18 September 2007

one common language

This evening I was taking a cab, and when trying to deal with directions and then again with payment, I realized from the few phrases we exchanged that the driver was not Icelandic. Last week at the bakery, I was served by a woman who was also newly arrived to Iceland, and a few days ago at the Asian grocery store I completed my transaction to the singsong sounds of a Thai-flavored "takk fyrir".

Some people might think that Icelandic is dying, since so small a country speaks the language, but the past week is only a sample of what seems to be happening with increasing frequency here. Reykjavik is turning Manhattan, all Yugoslavian taxi drivers and Philippine shopkeepers. There are Polish people cleaning the office, Thai groceries and restaurants all over town, and tiny populations of other cultures everywhere between. Most seem to be making at least some efforts to speak Icelandic, even if it's the most rudimentary Krua Thai versions of calling out order numbers (no "sixty five" for one person working there, but just "six five").

It's a weird feeling to have two people with our only common language being this obscure tongue, but somehow in the midst of all our other native accents, we're able to find enough common ground to get things done, to pay for the cab, find our way home, ask for a shopping bag, or where the wasabi peas are. Doesn't sound like a dying language to me.


cK said...

I'd been curious about Iceland's immigration scene. Do you think Icelanders feel that immigration will help keep the language vibrant? Or is there a real feeling that immigration will precipitate a decline in the language towards something more like an international English?

God knows that the United States has a curiously sizable swatch of the population believing American English will be overrun by immigration; which is very curious indeed, considering nearly all immigrants speak some English and generally use it in day to day transactions. Foreign languages are kept up mostly in the home...and usually fall out of use after a couple generations here.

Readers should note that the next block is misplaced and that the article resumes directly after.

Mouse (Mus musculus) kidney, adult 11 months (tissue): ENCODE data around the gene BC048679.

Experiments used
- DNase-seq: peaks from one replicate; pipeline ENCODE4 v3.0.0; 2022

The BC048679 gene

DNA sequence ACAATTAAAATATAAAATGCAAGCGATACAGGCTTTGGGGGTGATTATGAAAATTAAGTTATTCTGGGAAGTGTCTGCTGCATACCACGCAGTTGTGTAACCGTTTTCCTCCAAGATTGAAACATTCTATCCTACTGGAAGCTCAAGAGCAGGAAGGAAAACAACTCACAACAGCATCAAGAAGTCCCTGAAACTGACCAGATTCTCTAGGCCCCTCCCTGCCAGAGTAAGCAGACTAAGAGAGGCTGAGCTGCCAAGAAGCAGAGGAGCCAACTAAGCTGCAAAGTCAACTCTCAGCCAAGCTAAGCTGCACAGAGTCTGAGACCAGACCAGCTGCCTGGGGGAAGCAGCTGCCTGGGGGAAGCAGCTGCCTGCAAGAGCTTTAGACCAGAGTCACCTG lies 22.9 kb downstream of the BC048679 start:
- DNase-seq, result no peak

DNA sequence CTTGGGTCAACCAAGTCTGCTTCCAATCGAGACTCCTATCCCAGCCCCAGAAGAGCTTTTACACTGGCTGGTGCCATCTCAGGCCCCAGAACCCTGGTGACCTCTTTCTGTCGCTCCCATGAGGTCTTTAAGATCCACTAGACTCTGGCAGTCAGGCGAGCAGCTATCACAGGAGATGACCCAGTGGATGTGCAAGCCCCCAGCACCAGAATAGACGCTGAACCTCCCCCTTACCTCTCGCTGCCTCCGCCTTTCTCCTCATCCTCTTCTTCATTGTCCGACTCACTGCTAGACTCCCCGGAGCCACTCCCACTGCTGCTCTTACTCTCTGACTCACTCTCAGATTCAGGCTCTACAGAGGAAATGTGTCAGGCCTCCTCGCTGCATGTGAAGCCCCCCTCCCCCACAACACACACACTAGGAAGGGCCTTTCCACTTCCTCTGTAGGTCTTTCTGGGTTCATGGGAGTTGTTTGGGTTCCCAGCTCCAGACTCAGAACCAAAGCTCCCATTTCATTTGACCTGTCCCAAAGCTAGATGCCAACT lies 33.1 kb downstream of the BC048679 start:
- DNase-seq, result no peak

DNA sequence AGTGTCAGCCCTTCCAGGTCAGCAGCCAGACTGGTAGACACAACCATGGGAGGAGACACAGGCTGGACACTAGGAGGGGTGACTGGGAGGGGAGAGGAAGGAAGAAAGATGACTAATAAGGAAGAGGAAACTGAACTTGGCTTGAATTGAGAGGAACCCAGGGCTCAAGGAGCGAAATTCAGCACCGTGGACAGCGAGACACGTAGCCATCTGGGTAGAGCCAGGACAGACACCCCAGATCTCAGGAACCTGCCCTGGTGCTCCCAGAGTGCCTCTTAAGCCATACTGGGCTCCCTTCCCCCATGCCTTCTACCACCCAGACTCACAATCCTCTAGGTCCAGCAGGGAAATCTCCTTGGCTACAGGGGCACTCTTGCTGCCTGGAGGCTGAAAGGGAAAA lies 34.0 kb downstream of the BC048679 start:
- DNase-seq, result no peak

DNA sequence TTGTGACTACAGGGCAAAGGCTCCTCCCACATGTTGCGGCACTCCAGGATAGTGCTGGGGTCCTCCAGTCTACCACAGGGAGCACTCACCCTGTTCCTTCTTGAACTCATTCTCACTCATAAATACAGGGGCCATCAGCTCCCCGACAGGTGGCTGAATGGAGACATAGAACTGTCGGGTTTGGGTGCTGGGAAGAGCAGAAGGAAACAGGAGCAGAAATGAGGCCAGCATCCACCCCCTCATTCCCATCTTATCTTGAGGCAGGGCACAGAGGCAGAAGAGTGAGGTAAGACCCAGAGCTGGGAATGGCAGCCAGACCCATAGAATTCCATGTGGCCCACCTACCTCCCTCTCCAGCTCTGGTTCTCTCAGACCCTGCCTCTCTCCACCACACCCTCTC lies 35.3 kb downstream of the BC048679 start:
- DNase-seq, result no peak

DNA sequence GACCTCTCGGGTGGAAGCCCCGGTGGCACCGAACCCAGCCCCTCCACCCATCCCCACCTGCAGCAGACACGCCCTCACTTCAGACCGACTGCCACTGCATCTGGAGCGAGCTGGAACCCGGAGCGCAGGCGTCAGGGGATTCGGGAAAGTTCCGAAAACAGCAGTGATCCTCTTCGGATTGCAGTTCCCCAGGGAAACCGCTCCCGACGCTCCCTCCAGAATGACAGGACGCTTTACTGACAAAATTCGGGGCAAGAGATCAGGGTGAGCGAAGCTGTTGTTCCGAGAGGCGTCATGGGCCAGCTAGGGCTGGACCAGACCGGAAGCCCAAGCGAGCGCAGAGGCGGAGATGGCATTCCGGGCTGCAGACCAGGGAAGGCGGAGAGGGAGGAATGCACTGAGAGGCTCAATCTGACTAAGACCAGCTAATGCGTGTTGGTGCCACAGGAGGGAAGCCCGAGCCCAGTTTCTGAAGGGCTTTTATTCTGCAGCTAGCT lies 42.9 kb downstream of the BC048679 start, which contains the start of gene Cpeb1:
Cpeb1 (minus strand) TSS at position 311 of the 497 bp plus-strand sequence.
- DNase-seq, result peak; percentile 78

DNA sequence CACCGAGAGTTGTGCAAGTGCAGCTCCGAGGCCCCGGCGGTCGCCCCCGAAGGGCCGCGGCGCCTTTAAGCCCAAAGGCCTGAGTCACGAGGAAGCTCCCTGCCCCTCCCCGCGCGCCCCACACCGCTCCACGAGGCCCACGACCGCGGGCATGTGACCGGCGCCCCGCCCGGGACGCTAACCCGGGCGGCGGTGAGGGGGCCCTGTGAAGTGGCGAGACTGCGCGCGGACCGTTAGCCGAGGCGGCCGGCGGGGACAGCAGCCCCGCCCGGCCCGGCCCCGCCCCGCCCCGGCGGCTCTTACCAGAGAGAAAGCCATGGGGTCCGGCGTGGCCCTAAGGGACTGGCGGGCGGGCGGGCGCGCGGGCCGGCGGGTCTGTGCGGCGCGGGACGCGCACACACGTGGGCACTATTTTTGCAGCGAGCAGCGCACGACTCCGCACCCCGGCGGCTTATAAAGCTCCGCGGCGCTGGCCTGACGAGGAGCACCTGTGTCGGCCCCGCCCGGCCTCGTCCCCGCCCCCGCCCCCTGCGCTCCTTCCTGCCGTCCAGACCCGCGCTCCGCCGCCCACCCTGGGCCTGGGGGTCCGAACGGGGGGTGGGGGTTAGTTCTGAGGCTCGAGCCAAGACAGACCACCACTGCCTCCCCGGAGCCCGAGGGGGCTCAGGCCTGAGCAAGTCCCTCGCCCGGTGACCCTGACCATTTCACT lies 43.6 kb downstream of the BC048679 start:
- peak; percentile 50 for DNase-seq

(Sadly, this was very true of most Scandinavian language speakers who emigrated to the US. In my family, not a single Swedish or Danish word made it to the children of the immigrants.)

cK said...

One more thing: speaking a second language preserves your brain!

The BBC article:

ECS said...

ck: Learning Icelandic has kind of been a problem here until recently actually, with not a lot of options available, and a substantial cost to most lessons. It seems to be getting better though!

The challenge of keeping Icelandic alive does not lie just with the immigrants though. It's also the Icelanders, who are using English more and more as the Icelandic-owned businesses reach further into the world. I think of my experience earlier this month where I was in a room with a Norwegian, and Italian, and an Icelander. What language other than English will we be able to speak?

As for the emigrant populations, every now and then I will meet someone here with suspiciously good pronunciation but no grasp of grammar, and the story usually is that they are a first generation Icelandic-American who grew up listening to the language. It's not hugely common but it does happen.

On your second comment.. Icelandic is actually my third language, although my French is "resting" these days!

Anonymous said...

I've been reading your blog for a few weeks now and, like you, I am an American expat (I live in Montreal). I was very surprised to learn of the vast number of Americans in Montreal alone, I believe it's over 20,000. I was wondering if you had any idea how many Americans reside in Iceland, excluding Icelandic-Americans who returned to the island.


ECS said...

Steph: I'm not actually sure, since the Americans seem to be kind of loners up here. I personally know only a handful, and every now and then there are gatherings organized by the embassy that will turn out maybe 30 or so.

I looked online and found some old stats putting the number around 2000, but I don't know if the (now gone) US military presence was counted in that. I'd guess that it is still somewhere around there though. Not really a significant community at all!